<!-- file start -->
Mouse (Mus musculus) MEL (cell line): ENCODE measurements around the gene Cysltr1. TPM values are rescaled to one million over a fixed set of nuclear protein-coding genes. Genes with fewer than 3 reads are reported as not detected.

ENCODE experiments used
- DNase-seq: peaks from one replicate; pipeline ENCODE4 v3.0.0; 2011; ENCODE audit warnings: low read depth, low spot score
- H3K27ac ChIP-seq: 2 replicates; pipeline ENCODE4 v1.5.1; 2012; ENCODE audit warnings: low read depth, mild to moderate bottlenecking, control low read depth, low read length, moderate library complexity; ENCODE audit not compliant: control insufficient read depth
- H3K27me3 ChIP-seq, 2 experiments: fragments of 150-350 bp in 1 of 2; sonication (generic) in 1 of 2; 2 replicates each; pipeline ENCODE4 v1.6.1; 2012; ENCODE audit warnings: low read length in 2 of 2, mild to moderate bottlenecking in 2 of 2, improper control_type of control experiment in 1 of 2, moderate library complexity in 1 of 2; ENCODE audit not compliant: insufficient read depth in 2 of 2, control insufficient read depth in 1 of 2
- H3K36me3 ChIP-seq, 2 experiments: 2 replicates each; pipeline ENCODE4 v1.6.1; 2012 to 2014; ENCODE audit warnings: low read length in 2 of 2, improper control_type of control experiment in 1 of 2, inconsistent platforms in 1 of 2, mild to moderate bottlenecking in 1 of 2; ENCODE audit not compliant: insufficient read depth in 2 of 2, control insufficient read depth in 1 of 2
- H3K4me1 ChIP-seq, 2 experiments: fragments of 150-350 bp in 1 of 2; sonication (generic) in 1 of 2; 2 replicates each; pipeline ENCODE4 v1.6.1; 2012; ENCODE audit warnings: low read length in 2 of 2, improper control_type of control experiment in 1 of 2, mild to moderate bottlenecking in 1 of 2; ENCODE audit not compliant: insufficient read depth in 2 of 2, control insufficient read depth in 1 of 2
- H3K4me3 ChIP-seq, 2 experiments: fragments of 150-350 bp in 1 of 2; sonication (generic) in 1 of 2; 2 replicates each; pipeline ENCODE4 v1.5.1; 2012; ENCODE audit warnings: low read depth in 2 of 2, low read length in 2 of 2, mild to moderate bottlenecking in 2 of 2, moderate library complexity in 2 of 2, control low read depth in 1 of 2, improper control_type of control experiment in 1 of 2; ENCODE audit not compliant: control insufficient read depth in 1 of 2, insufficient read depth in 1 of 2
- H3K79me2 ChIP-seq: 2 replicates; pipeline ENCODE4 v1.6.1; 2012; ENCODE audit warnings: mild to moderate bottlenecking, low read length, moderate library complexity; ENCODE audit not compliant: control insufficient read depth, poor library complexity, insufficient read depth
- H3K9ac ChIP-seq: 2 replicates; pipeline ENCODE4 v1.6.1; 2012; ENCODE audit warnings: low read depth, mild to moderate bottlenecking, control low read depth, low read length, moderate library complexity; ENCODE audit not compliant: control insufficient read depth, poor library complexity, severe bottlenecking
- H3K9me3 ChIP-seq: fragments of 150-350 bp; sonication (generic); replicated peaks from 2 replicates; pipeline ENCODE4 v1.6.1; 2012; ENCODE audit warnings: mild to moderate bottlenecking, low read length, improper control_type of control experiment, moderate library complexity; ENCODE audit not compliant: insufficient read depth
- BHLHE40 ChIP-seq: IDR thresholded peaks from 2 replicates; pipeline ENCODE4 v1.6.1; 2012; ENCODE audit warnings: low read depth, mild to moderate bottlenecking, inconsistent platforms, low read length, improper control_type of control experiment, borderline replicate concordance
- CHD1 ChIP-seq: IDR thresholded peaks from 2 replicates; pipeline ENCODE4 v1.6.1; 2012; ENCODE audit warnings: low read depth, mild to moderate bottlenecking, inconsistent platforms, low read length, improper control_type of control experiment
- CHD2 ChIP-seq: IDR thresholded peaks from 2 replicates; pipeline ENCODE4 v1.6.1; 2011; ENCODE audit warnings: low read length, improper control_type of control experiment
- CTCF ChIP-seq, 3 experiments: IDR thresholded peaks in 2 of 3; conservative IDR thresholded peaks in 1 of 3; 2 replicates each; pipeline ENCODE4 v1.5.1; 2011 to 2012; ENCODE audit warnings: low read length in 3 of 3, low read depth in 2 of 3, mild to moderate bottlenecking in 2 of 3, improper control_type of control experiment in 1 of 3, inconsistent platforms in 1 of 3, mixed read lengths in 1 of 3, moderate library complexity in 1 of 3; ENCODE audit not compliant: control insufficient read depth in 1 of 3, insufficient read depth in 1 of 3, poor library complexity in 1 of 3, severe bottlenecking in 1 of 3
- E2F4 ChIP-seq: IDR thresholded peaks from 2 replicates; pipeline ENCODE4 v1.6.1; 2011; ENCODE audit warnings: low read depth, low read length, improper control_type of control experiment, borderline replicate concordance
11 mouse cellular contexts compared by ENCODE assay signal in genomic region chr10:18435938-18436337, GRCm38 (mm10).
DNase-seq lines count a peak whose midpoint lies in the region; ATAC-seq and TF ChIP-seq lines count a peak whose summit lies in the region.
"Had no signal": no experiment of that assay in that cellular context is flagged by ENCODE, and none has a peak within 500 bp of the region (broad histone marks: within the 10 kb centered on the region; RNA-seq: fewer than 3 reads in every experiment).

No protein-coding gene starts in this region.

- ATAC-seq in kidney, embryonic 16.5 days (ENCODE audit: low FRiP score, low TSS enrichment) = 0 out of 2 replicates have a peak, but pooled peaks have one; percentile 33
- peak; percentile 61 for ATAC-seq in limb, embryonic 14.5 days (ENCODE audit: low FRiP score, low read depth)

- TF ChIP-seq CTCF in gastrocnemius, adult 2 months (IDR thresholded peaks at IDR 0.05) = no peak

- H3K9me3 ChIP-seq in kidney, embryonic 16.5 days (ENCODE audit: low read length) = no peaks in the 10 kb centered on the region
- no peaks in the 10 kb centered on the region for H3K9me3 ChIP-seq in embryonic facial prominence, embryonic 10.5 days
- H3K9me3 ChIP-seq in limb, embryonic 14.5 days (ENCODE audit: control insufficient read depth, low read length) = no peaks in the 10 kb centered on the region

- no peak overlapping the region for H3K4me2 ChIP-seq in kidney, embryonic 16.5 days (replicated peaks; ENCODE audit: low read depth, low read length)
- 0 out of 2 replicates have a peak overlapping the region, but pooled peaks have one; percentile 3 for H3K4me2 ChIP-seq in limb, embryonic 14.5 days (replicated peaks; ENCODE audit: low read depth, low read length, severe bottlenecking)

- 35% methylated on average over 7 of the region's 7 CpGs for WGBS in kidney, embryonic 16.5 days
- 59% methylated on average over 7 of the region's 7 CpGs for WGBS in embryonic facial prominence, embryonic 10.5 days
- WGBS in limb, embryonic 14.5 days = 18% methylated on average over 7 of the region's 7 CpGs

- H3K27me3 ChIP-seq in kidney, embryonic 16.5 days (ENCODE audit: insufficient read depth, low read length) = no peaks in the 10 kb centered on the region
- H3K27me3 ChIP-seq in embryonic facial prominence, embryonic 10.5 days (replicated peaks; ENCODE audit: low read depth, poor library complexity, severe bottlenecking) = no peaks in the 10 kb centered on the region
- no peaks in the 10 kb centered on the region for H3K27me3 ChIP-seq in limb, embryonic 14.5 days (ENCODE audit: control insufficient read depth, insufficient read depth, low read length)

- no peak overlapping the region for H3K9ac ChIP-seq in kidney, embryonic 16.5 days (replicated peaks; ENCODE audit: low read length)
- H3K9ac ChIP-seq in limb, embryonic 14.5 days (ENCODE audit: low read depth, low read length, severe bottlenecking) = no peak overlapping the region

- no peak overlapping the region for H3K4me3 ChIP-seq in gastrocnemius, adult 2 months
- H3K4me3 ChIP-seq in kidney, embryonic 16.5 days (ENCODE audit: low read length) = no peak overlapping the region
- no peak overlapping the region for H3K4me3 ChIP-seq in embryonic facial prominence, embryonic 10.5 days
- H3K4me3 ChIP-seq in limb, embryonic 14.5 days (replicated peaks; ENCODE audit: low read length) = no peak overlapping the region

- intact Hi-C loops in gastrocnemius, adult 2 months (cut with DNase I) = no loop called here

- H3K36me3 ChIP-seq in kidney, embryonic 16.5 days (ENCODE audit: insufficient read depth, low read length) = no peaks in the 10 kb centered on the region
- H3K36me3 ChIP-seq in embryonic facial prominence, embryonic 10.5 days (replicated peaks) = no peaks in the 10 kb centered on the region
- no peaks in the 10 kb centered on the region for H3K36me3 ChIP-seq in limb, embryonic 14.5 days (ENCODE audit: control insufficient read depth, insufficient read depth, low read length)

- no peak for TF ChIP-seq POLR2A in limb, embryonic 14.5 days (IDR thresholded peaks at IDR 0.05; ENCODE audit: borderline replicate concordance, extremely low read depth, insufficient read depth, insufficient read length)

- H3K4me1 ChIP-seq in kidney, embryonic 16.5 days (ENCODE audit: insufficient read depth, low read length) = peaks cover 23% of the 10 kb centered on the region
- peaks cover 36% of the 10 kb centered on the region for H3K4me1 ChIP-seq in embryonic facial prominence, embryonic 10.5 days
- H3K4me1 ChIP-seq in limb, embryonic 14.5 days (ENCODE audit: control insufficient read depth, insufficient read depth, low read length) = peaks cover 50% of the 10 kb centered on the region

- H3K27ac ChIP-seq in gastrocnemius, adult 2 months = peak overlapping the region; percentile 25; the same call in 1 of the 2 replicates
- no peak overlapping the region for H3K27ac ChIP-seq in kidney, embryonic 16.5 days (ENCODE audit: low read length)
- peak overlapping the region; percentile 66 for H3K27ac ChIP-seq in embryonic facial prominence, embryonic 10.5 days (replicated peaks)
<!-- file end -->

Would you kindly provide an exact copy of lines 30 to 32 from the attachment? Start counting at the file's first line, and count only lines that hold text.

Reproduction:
- 59% methylated on average over 7 of the region's 7 CpGs for WGBS in embryonic facial prominence, embryonic 10.5 days
- WGBS in limb, embryonic 14.5 days = 18% methylated on average over 7 of the region's 7 CpGs

- H3K27me3 ChIP-seq in kidney, embryonic 16.5 days (ENCODE audit: insufficient read depth, low read length) = no peaks in the 10 kb centered on the region